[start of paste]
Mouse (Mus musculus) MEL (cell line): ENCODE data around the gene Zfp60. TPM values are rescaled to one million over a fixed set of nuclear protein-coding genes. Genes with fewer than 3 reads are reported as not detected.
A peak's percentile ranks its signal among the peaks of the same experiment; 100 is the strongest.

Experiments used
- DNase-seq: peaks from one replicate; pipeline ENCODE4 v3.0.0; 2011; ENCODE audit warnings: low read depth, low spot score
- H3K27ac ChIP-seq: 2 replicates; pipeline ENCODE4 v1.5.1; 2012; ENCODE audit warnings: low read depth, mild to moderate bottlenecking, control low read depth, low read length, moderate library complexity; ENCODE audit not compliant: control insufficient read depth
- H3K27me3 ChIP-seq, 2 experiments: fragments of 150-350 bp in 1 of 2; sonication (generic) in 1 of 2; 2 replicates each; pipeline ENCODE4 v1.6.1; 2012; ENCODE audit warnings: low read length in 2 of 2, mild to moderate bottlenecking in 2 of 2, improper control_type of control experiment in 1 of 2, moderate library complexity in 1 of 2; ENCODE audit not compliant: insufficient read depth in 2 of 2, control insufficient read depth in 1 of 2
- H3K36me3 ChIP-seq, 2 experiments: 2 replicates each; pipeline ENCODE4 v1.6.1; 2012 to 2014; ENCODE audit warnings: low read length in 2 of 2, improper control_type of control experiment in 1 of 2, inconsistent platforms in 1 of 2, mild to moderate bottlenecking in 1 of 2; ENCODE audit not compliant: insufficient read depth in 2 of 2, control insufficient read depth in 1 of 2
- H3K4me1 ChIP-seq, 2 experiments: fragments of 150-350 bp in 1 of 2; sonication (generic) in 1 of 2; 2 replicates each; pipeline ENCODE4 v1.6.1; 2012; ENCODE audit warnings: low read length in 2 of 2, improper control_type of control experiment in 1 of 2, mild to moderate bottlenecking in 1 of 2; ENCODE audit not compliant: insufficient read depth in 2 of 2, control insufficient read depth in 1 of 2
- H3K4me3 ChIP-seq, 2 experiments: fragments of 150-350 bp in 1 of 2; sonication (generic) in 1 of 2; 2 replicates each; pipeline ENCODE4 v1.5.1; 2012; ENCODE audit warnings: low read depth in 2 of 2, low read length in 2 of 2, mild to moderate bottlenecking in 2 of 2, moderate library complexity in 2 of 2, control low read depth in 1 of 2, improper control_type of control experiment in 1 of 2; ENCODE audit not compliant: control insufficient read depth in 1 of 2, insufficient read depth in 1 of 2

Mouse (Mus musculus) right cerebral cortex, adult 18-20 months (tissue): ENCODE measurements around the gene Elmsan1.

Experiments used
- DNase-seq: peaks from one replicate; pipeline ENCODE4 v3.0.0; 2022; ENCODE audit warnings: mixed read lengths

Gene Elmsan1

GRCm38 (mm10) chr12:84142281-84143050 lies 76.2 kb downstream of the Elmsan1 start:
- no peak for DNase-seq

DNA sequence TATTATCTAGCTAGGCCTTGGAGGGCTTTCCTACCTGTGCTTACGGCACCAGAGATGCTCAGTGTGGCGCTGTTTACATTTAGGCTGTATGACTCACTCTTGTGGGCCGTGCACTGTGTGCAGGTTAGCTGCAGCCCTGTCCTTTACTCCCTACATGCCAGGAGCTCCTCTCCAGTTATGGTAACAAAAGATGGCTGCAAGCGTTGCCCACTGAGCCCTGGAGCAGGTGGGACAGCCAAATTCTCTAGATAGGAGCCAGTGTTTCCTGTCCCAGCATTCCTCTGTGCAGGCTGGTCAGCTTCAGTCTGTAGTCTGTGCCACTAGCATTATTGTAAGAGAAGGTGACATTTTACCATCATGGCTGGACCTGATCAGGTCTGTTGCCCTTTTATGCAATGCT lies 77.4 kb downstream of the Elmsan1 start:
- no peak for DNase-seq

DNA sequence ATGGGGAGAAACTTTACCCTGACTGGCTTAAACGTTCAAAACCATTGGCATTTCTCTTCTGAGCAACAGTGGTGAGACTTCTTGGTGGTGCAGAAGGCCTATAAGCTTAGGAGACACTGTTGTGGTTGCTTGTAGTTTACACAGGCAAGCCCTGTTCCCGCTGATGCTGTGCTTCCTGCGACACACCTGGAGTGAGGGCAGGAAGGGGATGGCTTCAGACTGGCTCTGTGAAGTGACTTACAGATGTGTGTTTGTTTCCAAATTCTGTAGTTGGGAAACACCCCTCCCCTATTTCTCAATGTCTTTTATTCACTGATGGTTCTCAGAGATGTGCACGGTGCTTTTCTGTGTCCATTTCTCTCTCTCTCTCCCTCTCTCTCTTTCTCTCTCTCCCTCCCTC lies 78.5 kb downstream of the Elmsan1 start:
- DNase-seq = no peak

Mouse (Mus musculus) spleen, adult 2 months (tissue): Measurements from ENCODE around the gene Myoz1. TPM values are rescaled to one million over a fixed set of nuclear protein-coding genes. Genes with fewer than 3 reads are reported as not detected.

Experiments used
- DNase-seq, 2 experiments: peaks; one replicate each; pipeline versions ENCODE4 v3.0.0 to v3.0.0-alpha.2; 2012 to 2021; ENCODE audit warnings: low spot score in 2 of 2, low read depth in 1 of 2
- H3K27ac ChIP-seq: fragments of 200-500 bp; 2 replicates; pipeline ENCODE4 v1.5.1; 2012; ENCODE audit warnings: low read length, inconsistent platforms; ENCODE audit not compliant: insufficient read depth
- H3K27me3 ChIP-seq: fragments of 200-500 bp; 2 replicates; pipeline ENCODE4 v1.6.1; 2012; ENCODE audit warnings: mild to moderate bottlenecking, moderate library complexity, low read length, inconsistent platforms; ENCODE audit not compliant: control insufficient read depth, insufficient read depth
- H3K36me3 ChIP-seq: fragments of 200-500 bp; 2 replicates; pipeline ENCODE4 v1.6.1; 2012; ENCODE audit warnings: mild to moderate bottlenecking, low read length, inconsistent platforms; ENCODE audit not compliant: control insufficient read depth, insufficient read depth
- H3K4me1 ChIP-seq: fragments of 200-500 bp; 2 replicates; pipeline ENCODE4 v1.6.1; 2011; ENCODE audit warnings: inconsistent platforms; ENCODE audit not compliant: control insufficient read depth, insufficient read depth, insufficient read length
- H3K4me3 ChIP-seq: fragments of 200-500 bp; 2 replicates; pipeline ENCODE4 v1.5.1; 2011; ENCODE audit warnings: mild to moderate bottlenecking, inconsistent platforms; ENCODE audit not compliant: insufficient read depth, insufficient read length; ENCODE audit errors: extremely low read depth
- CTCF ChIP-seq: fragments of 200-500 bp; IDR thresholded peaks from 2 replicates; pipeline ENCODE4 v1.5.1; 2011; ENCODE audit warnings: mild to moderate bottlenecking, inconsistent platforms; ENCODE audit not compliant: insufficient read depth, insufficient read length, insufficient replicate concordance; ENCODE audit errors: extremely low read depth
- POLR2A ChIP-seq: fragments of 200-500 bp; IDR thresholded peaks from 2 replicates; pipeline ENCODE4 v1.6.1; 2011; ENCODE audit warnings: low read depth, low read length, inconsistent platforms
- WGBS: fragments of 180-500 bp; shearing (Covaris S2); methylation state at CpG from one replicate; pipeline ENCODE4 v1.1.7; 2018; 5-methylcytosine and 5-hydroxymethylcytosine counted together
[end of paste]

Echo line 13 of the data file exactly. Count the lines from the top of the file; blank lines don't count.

Gene Elmsan1